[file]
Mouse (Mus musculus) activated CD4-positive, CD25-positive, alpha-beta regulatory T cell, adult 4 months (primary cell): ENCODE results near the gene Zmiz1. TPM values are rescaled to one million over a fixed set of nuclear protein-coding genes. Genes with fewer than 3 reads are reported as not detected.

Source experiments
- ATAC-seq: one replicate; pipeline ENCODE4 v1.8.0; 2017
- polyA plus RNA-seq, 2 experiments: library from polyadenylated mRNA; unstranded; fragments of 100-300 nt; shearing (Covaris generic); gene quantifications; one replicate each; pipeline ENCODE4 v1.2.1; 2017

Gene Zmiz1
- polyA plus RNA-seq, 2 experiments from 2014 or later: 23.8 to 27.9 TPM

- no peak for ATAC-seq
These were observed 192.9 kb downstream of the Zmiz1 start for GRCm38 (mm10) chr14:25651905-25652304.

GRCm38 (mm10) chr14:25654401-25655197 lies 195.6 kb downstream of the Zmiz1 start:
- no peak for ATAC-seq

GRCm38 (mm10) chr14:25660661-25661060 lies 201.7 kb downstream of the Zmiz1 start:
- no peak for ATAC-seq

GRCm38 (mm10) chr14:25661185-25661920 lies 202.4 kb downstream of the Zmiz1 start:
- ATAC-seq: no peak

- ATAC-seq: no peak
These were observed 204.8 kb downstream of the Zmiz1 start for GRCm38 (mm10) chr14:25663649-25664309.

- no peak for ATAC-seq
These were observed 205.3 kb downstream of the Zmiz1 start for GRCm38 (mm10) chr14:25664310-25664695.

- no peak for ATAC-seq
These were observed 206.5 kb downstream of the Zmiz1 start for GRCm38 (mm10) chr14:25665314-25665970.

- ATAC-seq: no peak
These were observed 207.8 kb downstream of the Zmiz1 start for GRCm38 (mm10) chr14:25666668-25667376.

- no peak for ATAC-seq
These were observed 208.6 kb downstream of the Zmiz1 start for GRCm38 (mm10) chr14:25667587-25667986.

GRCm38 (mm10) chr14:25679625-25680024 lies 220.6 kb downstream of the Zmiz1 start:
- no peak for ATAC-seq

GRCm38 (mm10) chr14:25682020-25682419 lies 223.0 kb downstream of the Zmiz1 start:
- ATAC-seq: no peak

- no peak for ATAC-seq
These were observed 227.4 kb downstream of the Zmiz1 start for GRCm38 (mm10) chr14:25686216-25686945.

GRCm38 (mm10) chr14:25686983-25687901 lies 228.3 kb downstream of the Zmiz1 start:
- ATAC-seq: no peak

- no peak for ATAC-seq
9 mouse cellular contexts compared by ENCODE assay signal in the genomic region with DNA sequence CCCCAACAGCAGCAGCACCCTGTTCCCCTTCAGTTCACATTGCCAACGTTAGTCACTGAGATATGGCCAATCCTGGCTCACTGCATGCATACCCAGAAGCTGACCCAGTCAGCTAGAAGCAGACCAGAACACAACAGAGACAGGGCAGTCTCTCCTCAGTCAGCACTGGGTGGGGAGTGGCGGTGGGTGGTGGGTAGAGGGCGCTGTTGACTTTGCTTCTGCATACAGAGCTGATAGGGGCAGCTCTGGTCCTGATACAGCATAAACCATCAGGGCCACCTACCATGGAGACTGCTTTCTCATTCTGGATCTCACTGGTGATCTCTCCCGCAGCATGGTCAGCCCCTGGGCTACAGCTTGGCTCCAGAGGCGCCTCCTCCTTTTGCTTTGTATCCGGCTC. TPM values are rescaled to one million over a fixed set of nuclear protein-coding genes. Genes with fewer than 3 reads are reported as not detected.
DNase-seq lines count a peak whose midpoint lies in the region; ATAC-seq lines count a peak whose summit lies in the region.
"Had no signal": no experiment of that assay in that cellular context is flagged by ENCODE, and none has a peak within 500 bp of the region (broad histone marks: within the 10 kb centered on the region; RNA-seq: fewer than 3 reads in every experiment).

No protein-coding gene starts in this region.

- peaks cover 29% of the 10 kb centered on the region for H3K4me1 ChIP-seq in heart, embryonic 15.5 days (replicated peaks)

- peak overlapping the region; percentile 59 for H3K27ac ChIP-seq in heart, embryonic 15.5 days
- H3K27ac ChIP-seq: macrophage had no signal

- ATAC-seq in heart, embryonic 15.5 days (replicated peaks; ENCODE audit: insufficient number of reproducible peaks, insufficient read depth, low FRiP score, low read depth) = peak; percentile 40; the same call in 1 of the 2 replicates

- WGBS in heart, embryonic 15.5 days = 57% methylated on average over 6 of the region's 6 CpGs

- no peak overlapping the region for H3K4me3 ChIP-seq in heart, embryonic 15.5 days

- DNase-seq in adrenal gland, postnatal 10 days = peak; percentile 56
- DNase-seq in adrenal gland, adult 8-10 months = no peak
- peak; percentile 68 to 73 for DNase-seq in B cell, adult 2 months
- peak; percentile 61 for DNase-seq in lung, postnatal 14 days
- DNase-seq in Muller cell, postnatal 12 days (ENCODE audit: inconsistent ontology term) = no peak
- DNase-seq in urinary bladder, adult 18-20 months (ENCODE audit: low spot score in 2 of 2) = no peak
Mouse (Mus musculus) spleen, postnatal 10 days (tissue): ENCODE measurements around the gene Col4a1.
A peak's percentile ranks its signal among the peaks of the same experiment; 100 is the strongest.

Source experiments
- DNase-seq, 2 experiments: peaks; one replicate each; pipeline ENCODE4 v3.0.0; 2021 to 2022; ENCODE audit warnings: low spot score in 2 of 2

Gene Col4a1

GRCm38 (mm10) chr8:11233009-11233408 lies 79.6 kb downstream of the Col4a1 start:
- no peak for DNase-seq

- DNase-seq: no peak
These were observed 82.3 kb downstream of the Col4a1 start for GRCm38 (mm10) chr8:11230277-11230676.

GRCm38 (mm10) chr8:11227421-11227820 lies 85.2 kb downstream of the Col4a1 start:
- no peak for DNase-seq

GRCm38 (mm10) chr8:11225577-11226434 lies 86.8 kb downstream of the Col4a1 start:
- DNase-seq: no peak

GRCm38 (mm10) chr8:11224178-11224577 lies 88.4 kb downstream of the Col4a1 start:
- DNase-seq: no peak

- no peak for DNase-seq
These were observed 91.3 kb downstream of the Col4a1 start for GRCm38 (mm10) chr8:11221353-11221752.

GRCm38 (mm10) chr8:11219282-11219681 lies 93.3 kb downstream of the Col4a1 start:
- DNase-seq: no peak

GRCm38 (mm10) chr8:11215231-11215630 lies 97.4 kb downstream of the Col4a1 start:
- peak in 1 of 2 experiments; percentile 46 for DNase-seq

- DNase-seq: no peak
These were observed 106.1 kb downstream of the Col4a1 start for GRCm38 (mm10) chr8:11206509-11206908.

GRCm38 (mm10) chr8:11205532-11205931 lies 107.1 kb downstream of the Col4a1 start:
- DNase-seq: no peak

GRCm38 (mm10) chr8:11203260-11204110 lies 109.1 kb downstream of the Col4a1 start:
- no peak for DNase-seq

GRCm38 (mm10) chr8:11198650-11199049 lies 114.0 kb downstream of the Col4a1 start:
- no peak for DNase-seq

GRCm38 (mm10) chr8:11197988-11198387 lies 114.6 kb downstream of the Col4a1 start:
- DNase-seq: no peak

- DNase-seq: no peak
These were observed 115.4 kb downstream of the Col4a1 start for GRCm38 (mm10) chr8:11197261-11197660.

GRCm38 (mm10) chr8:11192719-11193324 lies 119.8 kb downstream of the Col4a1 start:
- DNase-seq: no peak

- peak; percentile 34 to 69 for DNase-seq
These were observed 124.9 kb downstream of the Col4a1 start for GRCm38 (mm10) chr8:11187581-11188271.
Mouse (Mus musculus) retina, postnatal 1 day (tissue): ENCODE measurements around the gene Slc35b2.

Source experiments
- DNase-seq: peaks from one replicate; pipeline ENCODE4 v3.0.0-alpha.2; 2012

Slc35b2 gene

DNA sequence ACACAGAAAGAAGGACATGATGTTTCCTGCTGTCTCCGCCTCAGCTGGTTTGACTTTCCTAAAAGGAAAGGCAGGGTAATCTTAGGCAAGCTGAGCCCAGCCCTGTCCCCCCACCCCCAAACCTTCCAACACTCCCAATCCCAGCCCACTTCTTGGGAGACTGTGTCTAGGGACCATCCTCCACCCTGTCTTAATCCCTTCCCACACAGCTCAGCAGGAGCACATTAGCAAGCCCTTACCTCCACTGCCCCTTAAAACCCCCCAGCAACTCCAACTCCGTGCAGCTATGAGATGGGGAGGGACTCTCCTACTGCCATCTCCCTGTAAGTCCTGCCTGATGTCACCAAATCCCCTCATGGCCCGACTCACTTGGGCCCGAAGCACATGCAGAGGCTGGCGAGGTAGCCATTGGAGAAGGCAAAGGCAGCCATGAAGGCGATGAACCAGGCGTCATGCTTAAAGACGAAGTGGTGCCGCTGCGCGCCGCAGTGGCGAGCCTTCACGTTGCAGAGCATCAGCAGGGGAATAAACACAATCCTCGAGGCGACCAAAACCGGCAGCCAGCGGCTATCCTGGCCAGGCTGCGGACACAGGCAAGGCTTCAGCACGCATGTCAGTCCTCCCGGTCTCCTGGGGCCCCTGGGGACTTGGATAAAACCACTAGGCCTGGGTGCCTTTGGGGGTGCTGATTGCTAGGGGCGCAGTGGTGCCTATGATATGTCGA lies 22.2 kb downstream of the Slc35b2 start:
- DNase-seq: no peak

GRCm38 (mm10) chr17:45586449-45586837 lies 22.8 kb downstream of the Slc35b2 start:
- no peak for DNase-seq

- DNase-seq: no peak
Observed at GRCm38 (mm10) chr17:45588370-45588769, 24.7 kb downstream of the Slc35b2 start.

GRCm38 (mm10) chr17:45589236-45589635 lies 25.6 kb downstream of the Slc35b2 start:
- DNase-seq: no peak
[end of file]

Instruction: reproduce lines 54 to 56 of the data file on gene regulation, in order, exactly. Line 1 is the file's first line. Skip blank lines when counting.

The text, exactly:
Gene Col4a1

GRCm38 (mm10) chr8:11233009-11233408 lies 79.6 kb downstream of the Col4a1 start:
- no peak for DNase-seq